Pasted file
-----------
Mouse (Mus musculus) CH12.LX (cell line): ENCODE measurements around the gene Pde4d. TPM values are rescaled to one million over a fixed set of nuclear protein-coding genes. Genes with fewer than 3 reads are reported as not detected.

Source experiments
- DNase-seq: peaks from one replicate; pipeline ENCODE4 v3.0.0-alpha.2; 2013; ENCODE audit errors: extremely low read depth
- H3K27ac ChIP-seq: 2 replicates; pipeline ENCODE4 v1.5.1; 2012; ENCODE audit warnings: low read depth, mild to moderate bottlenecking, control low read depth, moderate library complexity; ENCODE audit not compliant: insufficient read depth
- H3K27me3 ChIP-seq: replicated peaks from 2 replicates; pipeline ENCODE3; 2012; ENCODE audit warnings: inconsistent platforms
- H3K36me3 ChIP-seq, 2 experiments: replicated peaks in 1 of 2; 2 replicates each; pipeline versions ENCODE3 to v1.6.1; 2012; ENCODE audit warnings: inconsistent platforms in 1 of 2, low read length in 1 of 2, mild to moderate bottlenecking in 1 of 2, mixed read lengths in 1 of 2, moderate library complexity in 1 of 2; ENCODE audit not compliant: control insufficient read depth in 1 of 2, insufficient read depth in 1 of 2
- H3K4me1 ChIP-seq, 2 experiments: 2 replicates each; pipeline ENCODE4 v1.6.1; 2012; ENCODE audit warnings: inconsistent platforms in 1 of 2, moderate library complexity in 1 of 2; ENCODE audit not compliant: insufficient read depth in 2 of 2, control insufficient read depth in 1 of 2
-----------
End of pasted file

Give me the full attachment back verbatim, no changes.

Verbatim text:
Mouse (Mus musculus) CH12.LX (cell line): ENCODE measurements around the gene Pde4d. TPM values are rescaled to one million over a fixed set of nuclear protein-coding genes. Genes with fewer than 3 reads are reported as not detected.

Source experiments
- DNase-seq: peaks from one replicate; pipeline ENCODE4 v3.0.0-alpha.2; 2013; ENCODE audit errors: extremely low read depth
- H3K27ac ChIP-seq: 2 replicates; pipeline ENCODE4 v1.5.1; 2012; ENCODE audit warnings: low read depth, mild to moderate bottlenecking, control low read depth, moderate library complexity; ENCODE audit not compliant: insufficient read depth
- H3K27me3 ChIP-seq: replicated peaks from 2 replicates; pipeline ENCODE3; 2012; ENCODE audit warnings: inconsistent platforms
- H3K36me3 ChIP-seq, 2 experiments: replicated peaks in 1 of 2; 2 replicates each; pipeline versions ENCODE3 to v1.6.1; 2012; ENCODE audit warnings: inconsistent platforms in 1 of 2, low read length in 1 of 2, mild to moderate bottlenecking in 1 of 2, mixed read lengths in 1 of 2, moderate library complexity in 1 of 2; ENCODE audit not compliant: control insufficient read depth in 1 of 2, insufficient read depth in 1 of 2
- H3K4me1 ChIP-seq, 2 experiments: 2 replicates each; pipeline ENCODE4 v1.6.1; 2012; ENCODE audit warnings: inconsistent platforms in 1 of 2, moderate library complexity in 1 of 2; ENCODE audit not compliant: insufficient read depth in 2 of 2, control insufficient read depth in 1 of 2